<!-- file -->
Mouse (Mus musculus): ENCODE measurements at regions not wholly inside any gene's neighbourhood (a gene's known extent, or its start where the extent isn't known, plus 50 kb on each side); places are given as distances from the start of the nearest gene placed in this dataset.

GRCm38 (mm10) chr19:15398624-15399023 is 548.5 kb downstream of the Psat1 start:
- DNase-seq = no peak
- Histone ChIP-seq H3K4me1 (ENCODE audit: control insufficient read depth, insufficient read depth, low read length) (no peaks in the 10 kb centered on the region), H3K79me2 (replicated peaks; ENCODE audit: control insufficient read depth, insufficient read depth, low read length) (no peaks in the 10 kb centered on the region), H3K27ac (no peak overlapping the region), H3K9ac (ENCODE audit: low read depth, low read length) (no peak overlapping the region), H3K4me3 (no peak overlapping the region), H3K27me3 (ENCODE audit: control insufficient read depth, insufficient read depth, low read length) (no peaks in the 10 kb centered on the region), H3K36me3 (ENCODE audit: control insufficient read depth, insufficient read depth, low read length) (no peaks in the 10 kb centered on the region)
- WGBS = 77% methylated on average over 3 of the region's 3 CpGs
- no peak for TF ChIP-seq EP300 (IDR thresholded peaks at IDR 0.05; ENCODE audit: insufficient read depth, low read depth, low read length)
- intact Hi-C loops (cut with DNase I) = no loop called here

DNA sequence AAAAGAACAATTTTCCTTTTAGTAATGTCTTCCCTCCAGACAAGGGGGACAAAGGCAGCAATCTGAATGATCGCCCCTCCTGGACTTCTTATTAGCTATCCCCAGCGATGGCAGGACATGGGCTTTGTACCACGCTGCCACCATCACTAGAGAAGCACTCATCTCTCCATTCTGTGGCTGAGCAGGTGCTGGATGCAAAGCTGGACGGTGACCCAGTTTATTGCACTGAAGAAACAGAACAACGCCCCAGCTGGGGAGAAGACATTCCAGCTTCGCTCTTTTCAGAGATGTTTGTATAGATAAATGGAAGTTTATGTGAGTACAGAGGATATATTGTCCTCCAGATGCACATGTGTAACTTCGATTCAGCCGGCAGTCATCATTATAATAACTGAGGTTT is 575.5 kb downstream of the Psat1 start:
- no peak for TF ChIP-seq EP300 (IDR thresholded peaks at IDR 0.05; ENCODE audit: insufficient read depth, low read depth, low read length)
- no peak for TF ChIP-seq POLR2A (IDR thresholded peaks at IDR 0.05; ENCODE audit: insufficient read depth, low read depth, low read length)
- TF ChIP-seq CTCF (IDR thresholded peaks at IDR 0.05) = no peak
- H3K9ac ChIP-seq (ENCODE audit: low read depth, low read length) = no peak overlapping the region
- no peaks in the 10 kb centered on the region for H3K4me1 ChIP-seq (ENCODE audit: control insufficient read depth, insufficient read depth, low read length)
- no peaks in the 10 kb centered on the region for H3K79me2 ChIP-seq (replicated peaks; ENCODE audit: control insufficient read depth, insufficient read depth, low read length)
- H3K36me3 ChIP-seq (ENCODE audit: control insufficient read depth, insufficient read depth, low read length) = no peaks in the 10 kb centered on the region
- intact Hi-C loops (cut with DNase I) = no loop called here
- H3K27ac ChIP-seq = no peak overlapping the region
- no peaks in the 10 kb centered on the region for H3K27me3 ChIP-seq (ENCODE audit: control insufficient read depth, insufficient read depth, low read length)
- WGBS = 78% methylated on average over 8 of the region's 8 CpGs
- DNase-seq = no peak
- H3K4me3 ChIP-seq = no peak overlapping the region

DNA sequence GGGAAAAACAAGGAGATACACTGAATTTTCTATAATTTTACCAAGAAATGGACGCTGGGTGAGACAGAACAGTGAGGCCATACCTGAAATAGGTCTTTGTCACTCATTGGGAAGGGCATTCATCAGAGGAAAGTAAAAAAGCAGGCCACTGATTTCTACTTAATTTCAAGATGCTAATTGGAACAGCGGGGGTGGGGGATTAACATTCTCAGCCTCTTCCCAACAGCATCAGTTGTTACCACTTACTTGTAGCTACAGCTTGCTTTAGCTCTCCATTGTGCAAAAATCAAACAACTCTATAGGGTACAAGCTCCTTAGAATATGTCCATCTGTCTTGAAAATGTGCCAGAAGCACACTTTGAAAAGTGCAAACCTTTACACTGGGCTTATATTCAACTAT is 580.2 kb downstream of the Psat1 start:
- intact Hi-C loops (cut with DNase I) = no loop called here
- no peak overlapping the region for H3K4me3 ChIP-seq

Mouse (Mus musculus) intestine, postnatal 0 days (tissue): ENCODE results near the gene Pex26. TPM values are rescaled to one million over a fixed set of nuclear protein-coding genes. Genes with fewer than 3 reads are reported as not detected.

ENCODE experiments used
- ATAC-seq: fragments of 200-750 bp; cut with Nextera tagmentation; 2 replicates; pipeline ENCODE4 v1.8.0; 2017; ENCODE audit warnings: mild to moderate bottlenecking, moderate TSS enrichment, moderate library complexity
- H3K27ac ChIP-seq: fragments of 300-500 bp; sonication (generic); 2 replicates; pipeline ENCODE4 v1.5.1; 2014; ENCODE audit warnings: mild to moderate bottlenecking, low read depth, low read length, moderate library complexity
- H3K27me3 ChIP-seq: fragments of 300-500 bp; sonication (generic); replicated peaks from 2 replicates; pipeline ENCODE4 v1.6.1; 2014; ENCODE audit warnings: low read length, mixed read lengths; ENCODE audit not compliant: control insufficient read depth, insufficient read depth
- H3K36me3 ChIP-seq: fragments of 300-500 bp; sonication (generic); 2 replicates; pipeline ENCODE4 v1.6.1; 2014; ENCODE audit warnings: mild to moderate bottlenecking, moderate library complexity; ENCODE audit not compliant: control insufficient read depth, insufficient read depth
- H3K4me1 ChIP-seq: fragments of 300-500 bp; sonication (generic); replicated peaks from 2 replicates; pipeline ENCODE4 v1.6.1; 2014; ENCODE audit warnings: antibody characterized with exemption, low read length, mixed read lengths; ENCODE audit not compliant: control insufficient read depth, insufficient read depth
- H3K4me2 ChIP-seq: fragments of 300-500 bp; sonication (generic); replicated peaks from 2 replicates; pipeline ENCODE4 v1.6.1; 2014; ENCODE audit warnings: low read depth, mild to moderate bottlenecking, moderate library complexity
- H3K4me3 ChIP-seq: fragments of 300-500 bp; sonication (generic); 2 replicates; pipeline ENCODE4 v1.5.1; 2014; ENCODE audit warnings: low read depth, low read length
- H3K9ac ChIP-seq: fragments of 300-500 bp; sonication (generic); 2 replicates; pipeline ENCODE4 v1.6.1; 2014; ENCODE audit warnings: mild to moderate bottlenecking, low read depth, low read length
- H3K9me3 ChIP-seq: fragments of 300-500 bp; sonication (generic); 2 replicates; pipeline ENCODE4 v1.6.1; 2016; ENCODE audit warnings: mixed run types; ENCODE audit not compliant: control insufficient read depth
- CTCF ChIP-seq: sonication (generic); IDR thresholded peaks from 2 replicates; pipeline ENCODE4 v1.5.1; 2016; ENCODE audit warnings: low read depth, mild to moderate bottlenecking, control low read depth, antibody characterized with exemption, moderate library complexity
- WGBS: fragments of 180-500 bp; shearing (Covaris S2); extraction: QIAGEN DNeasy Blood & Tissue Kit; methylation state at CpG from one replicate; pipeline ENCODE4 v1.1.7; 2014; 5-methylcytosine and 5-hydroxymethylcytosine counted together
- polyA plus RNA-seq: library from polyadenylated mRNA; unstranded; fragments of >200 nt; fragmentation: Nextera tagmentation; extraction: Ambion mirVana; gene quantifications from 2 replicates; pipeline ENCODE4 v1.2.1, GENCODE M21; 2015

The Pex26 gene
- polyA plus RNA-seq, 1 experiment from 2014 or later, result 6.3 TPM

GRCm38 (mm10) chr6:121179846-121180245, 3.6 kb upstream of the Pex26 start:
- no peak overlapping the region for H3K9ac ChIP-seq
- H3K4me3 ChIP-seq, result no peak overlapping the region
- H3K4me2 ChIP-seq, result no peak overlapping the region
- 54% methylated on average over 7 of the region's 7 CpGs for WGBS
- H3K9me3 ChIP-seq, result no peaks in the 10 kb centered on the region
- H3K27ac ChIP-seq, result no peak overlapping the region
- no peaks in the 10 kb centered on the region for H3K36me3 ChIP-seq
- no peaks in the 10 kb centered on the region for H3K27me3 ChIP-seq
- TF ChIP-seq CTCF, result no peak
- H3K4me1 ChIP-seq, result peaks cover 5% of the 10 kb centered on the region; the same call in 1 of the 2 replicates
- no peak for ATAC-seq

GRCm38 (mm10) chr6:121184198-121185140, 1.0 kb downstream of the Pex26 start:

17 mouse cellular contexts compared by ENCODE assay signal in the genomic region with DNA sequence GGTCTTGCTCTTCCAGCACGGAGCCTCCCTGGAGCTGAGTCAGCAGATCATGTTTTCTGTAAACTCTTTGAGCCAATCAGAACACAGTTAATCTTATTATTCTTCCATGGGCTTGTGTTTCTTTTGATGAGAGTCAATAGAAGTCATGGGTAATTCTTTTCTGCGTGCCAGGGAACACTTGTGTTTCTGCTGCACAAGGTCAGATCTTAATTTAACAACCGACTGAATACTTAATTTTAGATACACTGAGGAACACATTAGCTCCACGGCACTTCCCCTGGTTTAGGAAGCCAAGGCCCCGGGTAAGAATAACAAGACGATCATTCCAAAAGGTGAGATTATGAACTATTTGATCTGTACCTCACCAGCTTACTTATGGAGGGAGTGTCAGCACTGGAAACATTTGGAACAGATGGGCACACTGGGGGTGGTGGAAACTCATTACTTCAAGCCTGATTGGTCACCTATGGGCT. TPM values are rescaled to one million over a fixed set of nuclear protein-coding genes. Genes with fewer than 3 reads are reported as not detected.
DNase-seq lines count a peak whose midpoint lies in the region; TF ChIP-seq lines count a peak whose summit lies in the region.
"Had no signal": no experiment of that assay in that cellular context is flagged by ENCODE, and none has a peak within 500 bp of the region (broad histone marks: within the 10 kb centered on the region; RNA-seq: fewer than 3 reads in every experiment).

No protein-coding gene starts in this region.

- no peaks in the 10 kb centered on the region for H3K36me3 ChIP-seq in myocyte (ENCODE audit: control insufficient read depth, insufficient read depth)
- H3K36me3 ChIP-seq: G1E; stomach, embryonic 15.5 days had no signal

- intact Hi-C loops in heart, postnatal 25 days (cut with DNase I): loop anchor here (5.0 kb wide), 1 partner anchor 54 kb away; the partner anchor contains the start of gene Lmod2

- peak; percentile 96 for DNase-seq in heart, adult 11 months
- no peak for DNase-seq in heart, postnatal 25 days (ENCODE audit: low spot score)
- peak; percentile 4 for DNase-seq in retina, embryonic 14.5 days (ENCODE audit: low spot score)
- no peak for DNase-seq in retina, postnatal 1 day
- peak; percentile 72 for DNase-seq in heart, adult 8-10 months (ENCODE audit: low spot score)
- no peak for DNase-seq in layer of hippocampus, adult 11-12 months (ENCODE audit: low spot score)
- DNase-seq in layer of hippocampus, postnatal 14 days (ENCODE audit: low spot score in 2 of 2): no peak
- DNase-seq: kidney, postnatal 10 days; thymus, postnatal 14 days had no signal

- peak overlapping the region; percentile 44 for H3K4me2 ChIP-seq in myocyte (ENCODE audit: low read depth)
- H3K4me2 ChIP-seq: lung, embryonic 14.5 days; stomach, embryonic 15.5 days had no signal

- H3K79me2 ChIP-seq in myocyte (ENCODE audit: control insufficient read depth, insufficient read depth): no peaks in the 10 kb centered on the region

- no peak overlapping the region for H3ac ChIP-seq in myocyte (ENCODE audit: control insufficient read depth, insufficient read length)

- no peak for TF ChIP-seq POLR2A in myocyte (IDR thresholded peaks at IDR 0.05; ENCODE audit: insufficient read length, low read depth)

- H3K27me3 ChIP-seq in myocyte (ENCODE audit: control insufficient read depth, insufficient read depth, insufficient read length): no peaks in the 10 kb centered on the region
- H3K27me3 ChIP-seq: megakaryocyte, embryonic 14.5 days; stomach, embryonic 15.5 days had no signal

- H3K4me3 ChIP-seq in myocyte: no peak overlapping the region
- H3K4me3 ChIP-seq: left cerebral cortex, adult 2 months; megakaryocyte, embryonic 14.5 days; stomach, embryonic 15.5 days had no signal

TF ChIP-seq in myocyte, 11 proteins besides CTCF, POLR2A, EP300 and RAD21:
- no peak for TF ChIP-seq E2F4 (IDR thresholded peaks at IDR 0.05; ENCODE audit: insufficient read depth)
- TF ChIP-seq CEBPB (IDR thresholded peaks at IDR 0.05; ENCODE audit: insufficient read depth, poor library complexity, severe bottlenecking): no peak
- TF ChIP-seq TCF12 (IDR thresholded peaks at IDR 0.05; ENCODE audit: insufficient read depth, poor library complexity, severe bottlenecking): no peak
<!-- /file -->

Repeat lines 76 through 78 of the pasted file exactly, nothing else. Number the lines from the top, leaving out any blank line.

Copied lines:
- H3K4me3 ChIP-seq in myocyte: no peak overlapping the region
- H3K4me3 ChIP-seq: left cerebral cortex, adult 2 months; megakaryocyte, embryonic 14.5 days; stomach, embryonic 15.5 days had no signal

TF ChIP-seq in myocyte, 11 proteins besides CTCF, POLR2A, EP300 and RAD21: